Distributed Strategies for
By Songchun Fan,† Seyed Majid Zahedi,† and Benjamin C. Lee
Computational sprinting is a class of mechanisms that boost
performance but dissipate additional power. We describe a
sprinting architecture in which many, independent chip
multiprocessors share a power supply and sprints are constrained by the chips’ thermal limits and the rack’s power
limits. Moreover, we present the computational sprinting
game, a multi-agent perspective on managing sprints.
Strategic agents decide whether to sprint based on application phases and system conditions. The game produces an
equilibrium that improves task throughput for data analytics
workloads by 4–6× over prior greedy heuristics and performs
within 90% of an upper bound on throughput from a globally
Modern datacenters oversubscribe their power supplies to
enhance performance and efficiency. A conservative data-center that deploys servers according to their expected
power draw will under-utilize provisioned power, operate
power supplies at sub-optimal loads, and forgo opportunities for higher performance. In contrast, efficient datacenters deploy more servers than it can power fully and rely on
varying computational load across servers to modulate
demand for power.
4 Such a strategy requires responsive
mechanisms for delivering power to the computation that
needs it most.
Computational sprinting is a class of mechanisms that
supply additional power for short durations to enhance performance. In chip multiprocessors, for example, sprints
activate additional cores and boost their voltage and frequency.
Although originally proposed for mobile systems,
13, 14 sprinting has found numerous applications in datacenter systems.
It can accelerate computation for complex tasks or accommodate transient activity spikes.
The system architecture determines sprint duration
and frequency. Sprinting multiprocessors generate extra
heat, absorbed by thermal packages and phase change
14, 16 and require time to release this heat
between sprints. At scale, uncoordinated multiprocessors
that sprint simultaneously could overwhelm a rack or
cluster’s power supply. Uninterruptible power supplies
reduce the risk of tripping circuit breakers and triggering
power emergencies. But the system requires time to
recharge batteries between sprints. Given these physical
constraints in chip multiprocessors and the datacenter
rack, sprinters require recovery time. Thus, sprinting
The original version of this paper is entitled “The
Computational Sprinting Game” and was published in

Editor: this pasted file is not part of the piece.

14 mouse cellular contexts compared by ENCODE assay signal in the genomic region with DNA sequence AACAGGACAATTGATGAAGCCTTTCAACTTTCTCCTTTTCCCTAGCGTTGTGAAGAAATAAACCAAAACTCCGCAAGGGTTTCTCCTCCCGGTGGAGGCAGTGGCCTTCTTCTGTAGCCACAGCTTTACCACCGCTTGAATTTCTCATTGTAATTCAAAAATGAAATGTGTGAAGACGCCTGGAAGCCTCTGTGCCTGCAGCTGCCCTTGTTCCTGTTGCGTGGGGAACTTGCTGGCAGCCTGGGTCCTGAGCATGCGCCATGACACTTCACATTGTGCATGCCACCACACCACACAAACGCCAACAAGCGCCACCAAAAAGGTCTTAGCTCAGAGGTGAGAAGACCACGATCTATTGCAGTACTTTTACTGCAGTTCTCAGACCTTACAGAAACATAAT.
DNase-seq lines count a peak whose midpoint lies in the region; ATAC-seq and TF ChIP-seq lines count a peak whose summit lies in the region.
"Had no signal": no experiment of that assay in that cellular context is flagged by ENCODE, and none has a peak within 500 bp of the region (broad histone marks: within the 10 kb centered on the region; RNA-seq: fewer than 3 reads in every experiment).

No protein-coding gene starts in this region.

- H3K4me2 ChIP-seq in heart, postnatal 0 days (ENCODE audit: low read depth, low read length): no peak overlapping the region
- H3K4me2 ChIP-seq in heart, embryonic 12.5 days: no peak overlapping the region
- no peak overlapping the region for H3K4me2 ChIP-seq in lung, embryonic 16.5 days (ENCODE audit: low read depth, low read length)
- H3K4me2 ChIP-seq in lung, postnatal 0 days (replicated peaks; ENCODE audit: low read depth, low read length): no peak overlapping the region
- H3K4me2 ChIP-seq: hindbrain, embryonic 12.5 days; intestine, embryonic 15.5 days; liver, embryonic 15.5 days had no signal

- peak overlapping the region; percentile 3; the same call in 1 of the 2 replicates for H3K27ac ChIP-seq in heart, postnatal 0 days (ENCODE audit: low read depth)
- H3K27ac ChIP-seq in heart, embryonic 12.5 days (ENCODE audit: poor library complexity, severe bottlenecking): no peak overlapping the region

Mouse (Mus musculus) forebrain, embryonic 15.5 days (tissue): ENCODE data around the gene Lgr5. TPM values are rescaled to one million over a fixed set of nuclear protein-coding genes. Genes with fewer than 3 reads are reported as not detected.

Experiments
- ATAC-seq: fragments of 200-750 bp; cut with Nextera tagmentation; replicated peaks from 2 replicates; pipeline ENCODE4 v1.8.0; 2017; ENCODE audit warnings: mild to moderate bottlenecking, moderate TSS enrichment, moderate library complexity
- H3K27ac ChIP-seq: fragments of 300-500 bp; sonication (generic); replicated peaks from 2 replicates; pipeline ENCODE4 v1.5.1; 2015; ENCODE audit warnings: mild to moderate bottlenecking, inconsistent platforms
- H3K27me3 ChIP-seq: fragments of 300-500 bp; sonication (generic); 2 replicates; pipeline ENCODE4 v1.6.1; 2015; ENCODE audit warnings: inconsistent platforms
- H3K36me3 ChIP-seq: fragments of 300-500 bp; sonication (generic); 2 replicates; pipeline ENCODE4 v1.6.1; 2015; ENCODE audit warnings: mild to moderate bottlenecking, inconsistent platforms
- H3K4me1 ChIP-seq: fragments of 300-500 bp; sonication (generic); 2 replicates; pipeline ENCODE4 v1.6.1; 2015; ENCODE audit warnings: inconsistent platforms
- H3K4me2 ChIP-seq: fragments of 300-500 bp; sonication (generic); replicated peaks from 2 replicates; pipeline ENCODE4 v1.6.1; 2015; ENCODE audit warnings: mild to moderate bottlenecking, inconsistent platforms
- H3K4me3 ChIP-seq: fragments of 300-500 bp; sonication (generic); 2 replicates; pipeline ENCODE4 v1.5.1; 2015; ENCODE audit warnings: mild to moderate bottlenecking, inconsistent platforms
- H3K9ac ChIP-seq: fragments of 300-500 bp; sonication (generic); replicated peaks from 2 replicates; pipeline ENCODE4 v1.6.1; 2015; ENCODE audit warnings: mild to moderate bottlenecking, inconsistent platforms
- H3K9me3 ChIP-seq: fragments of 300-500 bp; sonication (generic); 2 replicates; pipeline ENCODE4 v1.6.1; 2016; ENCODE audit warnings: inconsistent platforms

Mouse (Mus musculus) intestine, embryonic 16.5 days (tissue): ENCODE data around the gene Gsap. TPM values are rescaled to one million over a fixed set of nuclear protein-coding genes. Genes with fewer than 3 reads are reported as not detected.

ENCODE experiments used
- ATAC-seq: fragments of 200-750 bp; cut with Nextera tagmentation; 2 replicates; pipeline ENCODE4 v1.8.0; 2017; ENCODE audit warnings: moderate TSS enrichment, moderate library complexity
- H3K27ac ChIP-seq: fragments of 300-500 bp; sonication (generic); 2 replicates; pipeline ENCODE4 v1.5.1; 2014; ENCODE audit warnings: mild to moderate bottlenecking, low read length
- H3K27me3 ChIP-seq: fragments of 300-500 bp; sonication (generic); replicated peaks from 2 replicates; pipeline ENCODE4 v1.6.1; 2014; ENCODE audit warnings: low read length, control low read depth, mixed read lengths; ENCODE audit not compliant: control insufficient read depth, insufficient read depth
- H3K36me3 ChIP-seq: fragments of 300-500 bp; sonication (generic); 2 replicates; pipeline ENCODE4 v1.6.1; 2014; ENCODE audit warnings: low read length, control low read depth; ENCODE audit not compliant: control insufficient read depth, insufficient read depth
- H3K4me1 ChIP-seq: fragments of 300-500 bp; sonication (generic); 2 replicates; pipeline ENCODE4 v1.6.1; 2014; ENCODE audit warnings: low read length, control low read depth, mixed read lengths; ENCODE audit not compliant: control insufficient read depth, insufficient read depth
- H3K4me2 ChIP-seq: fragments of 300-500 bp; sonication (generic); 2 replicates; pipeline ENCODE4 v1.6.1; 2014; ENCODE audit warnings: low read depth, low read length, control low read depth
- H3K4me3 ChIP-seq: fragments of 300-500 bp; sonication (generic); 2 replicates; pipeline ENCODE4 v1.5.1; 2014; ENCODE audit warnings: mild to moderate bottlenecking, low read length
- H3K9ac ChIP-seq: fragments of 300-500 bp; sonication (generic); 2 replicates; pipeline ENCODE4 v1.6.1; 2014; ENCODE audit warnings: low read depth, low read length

Proceedings of the International Conference on Architectural
Support for Programming Languages and Operating Systems
(2016), ACM, NY.
mechanisms couple performance opportunities with
We face fundamental management questions when
servers sprint independently but share a power supply –
which processors should sprint and when should they
sprint? Each processor’s workload derives extra performance from sprinting that depends on its computational
phase. Ideally, sprinters would be the processors that benefit most from boosted capability at any given time.
Moreover, the number of sprinters would be small enough
to avoid power emergencies, which constrain future
sprints. Policies that achieve these goals are prerequisites
for sprinting to full advantage.
We present the computational sprinting game to manage
a collection of sprinters. The sprinting architecture, which
defines the sprinting mechanism as well as power and cooling constraints, determines rules of the game. A strategic
agent, representing a multiprocessor and its workload,
independently decides whether to sprint at the beginning of
an epoch. The agent anticipates her action’s outcomes,
knowing that the chip must cool before sprinting again.
Moreover, she analyzes system dynamics, accounting for
competitors’ decisions and risk of power emergencies.
We find the equilibrium in the computational sprinting
game, which permits distributed management. In an equilibrium, no agent can benefit by deviating from her optimal
strategy. The datacenter relies on agents’ incentives to
decentralize management as each agent self-enforces her
part of the sprinting policy. Decentralized equilibria allow
datacenters to avoid high communication costs and
unwieldy enforcement mechanisms in centralized management. Moreover, equilibria outperform prior heuristics.
2. THE SPRINTING ARCHITECTURE
We present a sprinting architecture for chip multiprocessors in datacenters. Multiprocessors sprint by activating
additional cores and increasing their voltage and frequency.
Datacenter applications, with their abundant task parallelism, scale across additional cores as they become available.
In Figure 1, Spark benchmarks perform 2–7× better on a
sprinting multiprocessor, but dissipates 1. 8× the power.
Power produces heat.
Sprinters require infrastructure to manage heat and
power. First, the chip multiprocessor’s thermal package
† These authors contributed equally to this work.